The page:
Many physicians have asked are medical journals still relevant. Advances in technology have meant that information is disseminated more broadly and isn’t just localized in medical journals anymore. What’s more, some medical journals have been sources of scandal, when it’s turned out that their information wasn’t as meticulously reviewed as they claimed.
As an up-and-coming medical professional, read on to learn about if it’s worth your while to subscribe to and keep up with medical journals.
The Advantage of Peer-Reviewed Journals
First, it’s important to point out that most academic journals aren’t like other media. Unlike blog posts, newspaper articles and so forth, a journal is peer-reviewed and therefore held to a stringent factual standard. If you have any questions, it’s generally best to seek out a peer-reviewed journal first.
That being said, not all journals are held to the same stringent standards, and there have been recent controversies about academic and medical journals that are very free about what they publish. Always check a journal’s credentials before you take it seriously, and look at factors like the size of a study, and who funded it.
Don’t (Necessarily) Trust Vendors
One issue that’s received increased attention from patient advocacy groups in recent years has been the power that representatives from drug and device companies have over physicians. It’s no mystery that especially for some specialties of medicine, doctors get plenty of freebies from companies and their representatives. Advocacy groups usually focus on things like vacations, fancy dinners and so forth, but it’s much more common that physicians receive information about the drug from the representative. While this doesn’t have the glamour of a trip to Tahiti, it can do just as good of a job of encouraging a busy doctor to prescribe the company’s drug or device.
Obviously, the FDA wouldn’t allow a drug to be put on the market if it weren’t safe. But especially if you’re considering off-label uses for a medication, or you aren’t sure if it’ll benefit your patients, it’s a good idea to get information from a source you know is unbiased. Going to a peer-reviewed medical journal for information about drug trials and other data will give you much more reliable information than you’d get by going off the company’s word alone.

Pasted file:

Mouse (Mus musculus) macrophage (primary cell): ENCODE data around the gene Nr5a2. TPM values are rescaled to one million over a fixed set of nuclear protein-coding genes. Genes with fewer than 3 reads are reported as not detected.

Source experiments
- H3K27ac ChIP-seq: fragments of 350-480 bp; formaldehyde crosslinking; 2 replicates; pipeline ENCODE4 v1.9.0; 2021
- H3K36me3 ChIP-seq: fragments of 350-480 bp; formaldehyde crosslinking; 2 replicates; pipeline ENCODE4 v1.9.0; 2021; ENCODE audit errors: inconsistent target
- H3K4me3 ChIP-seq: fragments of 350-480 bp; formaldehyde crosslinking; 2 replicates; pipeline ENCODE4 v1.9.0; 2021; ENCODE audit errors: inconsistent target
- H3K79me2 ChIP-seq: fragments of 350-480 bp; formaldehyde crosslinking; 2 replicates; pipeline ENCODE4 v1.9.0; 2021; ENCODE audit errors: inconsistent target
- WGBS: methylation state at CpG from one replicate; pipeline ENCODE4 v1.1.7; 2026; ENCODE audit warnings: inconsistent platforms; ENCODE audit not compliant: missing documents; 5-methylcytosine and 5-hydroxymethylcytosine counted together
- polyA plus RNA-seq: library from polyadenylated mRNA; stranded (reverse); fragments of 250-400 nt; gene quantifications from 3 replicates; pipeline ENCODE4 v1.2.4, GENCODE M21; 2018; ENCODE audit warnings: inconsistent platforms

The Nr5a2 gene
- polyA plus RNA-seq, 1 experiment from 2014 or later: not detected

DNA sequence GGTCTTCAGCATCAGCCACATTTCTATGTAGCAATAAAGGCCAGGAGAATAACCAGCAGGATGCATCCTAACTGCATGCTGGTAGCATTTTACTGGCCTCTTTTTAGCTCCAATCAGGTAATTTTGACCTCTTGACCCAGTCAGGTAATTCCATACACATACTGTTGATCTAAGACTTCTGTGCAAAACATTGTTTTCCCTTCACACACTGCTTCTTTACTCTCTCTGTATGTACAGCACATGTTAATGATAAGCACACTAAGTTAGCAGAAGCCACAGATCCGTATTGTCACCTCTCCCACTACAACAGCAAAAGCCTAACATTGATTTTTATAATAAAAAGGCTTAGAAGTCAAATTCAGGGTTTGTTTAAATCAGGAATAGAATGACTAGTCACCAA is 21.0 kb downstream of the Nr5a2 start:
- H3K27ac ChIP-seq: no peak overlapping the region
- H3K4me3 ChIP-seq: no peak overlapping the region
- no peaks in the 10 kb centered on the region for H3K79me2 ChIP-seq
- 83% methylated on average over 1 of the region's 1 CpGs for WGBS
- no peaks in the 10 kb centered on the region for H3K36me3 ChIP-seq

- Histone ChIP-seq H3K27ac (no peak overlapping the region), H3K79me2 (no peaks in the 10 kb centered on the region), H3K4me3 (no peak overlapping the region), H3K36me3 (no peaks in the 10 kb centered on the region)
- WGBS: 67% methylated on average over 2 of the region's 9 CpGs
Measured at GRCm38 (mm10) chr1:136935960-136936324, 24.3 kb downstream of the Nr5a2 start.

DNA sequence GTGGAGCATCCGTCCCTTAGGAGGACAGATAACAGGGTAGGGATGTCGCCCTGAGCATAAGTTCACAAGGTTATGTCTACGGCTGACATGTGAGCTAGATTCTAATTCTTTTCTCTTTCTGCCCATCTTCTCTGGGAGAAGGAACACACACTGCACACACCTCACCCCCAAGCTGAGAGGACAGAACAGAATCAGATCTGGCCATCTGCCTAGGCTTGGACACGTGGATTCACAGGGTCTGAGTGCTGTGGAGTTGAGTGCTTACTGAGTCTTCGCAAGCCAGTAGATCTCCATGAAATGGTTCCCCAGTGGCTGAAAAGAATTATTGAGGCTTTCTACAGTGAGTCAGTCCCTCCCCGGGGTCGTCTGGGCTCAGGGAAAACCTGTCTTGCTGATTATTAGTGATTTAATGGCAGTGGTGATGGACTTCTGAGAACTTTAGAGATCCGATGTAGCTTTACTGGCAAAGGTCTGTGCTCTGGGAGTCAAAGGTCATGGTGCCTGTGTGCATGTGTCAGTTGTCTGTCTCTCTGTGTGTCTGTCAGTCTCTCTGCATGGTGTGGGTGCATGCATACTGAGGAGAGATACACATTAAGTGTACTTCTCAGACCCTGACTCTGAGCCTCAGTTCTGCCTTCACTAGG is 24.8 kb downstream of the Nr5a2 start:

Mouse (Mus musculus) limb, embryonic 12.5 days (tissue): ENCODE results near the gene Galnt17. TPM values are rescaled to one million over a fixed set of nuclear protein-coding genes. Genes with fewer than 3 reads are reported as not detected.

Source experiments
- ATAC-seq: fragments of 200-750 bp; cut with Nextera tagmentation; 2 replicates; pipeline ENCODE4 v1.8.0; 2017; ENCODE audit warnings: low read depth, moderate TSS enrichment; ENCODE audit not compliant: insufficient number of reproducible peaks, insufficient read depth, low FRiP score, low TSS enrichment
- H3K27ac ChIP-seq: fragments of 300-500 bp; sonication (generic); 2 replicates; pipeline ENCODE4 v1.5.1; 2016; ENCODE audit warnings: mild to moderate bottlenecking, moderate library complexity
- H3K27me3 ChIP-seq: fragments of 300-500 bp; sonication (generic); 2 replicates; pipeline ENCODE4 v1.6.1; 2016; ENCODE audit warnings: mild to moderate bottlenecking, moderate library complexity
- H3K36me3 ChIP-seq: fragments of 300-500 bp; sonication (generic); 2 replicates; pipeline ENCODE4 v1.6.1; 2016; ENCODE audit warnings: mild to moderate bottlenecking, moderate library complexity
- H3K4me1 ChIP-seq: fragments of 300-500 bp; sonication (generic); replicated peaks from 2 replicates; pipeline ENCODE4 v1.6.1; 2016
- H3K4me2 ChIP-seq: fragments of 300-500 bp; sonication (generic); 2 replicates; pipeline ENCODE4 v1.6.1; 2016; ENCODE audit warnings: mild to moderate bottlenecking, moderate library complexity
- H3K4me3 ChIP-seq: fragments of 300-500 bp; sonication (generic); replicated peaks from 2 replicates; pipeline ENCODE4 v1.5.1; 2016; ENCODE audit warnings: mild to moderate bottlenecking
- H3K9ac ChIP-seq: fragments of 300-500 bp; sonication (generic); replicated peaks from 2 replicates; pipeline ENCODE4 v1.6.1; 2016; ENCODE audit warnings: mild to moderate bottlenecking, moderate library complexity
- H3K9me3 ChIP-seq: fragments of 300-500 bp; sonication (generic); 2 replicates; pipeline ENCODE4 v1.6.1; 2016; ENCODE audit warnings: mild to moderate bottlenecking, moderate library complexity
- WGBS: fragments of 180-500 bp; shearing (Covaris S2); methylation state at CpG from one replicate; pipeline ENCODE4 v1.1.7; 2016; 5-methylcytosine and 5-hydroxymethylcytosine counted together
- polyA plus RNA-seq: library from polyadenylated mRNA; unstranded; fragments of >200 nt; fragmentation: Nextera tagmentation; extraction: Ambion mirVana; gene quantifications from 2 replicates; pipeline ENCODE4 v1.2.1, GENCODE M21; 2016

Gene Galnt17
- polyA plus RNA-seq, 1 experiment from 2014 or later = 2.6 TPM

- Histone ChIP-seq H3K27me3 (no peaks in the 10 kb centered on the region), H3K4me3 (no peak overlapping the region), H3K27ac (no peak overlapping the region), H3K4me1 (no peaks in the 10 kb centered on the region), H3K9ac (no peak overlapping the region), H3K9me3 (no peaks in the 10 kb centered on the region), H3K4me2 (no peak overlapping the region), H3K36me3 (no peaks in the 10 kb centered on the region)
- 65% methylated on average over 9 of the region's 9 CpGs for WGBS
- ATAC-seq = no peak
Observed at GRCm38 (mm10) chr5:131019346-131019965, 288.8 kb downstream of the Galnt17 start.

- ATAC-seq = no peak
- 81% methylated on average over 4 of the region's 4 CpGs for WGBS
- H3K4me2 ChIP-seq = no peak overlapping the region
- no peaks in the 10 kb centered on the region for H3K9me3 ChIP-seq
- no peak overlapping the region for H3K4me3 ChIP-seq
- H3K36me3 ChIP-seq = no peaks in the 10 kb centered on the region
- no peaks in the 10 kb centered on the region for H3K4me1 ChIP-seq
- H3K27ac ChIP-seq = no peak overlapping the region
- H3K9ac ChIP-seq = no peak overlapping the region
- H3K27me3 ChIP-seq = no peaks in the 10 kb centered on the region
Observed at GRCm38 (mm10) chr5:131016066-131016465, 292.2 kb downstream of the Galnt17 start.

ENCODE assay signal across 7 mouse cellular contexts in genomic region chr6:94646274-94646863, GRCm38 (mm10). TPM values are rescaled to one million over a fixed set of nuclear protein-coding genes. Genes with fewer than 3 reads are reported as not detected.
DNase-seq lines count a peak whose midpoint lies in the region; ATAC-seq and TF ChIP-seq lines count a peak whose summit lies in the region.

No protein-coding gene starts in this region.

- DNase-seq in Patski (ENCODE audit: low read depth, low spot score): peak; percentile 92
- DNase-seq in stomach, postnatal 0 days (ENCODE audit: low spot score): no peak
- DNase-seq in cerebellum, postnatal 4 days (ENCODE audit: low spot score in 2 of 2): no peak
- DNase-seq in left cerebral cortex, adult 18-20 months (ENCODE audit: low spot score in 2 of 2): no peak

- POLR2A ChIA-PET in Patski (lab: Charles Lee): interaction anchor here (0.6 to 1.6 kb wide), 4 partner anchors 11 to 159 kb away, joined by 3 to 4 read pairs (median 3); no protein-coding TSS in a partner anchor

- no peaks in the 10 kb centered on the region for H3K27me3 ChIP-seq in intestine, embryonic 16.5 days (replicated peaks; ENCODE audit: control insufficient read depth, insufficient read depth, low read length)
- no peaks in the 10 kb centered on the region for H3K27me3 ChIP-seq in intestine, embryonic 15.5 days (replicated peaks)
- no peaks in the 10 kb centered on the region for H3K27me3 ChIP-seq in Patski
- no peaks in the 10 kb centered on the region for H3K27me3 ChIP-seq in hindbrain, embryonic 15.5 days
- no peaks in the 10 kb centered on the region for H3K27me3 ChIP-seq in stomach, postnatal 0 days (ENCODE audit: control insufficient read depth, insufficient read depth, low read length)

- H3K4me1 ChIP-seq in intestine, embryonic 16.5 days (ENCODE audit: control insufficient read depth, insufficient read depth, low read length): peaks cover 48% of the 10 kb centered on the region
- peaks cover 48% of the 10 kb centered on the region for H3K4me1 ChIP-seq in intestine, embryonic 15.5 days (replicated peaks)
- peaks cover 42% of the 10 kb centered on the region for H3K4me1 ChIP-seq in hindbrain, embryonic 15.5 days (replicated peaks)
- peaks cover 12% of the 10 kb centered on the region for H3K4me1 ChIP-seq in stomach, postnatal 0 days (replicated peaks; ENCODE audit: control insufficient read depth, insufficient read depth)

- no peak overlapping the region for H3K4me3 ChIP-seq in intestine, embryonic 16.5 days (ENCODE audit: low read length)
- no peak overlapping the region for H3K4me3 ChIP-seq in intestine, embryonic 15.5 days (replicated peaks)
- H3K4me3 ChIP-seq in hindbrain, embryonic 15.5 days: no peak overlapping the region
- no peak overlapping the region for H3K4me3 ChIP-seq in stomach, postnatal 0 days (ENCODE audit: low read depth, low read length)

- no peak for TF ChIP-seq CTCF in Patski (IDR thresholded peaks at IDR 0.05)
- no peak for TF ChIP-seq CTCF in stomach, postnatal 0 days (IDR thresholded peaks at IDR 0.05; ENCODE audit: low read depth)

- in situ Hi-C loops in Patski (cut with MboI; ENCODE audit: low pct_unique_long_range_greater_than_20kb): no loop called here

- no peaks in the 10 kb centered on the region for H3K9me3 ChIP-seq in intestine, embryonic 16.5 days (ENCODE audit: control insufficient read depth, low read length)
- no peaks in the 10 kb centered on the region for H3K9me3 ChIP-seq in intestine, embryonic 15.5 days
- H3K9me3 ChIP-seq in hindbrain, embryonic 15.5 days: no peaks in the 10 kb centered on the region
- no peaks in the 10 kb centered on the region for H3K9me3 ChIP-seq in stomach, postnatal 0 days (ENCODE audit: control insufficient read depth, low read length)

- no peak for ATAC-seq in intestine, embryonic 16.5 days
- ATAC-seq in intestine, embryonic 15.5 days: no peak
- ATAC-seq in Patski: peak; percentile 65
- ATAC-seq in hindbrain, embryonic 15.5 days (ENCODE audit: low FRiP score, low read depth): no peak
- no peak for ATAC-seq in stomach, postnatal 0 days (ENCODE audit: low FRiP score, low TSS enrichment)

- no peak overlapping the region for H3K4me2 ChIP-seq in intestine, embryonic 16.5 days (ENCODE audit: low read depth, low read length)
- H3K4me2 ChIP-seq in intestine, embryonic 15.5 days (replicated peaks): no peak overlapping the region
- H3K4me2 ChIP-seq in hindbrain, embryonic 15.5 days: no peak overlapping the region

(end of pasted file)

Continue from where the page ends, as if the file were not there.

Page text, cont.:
Your Field Matters
Consider your field carefully when deciding if you need to subscribe to a medical journal. If you’re in a cutting-edge field where you need to keep up with current developments, then you may need to maintain a subscription to one or more major general journals.
But if you’re in a field where you work based on an established, time-tested basis of medical knowledge (such as many general practitioners), you may not need to keep up a subscription to a journal. If you have a patient with special needs, or if there’s some new and pressing medical development, then you can simply purchase articles as needed (or as you’re curious) through many online vendors.
Not all physicians need to keep up a subscription to a medical journal, these days. There’s plenty of information freely available online. However, depending on your scope of practice, you may be more interested in following developments in medical journals than other practitioners are.
Finally, if you ever find yourself in need of a specific piece of knowledge, don’t forget that you can buy individual articles online, as needed, without purchasing a whole journal. By keeping abreast of developments in your subfield generally, you can make determinations about what individual articles you need to read, rather than bogging yourself down with reading all relevant journals.
What are your thoughts on medical journals and their relevance to modern physicians? Send us a note!